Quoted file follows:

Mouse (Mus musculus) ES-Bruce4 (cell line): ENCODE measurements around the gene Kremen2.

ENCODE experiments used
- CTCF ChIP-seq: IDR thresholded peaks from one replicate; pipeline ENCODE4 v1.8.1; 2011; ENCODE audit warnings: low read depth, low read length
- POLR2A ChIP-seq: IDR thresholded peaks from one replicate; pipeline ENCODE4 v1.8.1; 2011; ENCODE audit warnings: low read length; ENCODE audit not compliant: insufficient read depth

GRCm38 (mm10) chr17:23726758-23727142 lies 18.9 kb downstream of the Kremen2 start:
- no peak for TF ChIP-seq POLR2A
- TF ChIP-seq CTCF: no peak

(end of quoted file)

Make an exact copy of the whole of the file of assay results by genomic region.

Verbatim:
Mouse (Mus musculus) ES-Bruce4 (cell line): ENCODE measurements around the gene Kremen2.

ENCODE experiments used
- CTCF ChIP-seq: IDR thresholded peaks from one replicate; pipeline ENCODE4 v1.8.1; 2011; ENCODE audit warnings: low read depth, low read length
- POLR2A ChIP-seq: IDR thresholded peaks from one replicate; pipeline ENCODE4 v1.8.1; 2011; ENCODE audit warnings: low read length; ENCODE audit not compliant: insufficient read depth

GRCm38 (mm10) chr17:23726758-23727142 lies 18.9 kb downstream of the Kremen2 start:
- no peak for TF ChIP-seq POLR2A
- TF ChIP-seq CTCF: no peak